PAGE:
The Germans then retired with copies of the terms to their own train, the proceedings having lasted about an hour and a half. About lunchtime Captain Helldorf, carrying the terms of Armistice, departed in tears for the German headquarters at Spa.

At about 02:00 on Monday 11 November, the German delegates arrived for the final conference. The procedure was for General Weygand to read out the terms, article by article. The French officer interpreter then translated each article into German and then, where necessary, the final form of the article was decided upon.

When the reading of the terms had been completed, Erzberger rose and read out a declaration in German. In this he stated that the German government would do everything in its power to carry out the terms. The German plenipotentiaries, however, desired to point out that some of the terms were so harsh as to be likely to bring about a state of anarchy and famine in Germany.

The proceedings came to an end about 05:00 French time. The various documents were then signed first by Foch and Wemyss and then by the four German delegates. Orders were then issued for a cessation of hostilities on land and at sea and in the air at 11:00 French time on 11 November, the duration of the Armistice being 36 days from that hour.

About 06:00 the commandant of the train produced a bottle of port and some biscuits. A toast was drunk to the great event. At 06:20 Marshal Foch and Admiral Wemyss left for Paris by car to lay down the terms of Armistice before the French Government. The train carrying the Germans left for Paris about 10:00.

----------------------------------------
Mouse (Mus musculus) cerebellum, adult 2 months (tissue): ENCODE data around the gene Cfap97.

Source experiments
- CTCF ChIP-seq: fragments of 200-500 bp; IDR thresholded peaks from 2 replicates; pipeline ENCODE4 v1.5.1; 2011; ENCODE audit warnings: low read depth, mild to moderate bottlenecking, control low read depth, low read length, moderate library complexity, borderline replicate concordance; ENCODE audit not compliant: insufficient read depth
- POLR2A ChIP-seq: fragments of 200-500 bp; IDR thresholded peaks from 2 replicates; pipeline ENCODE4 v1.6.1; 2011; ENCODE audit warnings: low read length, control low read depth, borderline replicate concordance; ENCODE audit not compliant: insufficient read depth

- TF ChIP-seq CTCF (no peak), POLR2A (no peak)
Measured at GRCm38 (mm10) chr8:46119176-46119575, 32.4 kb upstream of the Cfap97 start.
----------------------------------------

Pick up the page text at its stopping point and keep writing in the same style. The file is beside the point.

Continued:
Admiral Hope and myself left for Paris about 10.30. As soon as the outskirts of Paris were reached it was evident that everybody had heard the good news. Everybody was buying flags and decorating their houses with them, and by lunchtime the people of Paris were marching about arm in arm crying La Victoire! La Victoire!


The War Cabinet met at 09:45: the Prime Minister announced that he had received a message from France stating that the Armistice had been signed and that hostilities were to cease at 11:00. They decided that a press announcement should be made at once, and that all necessary steps should be taken to celebrate the news by the firing of maroon flares, the playing of bands, the blowing of bugles, and the ringing of church bells throughout the kingdom. They also decided that the order prohibiting the striking of church and other public clocks should be at once rescinded (CAB 23/14/46). As a result, Big Ben tolled for the first time in four years.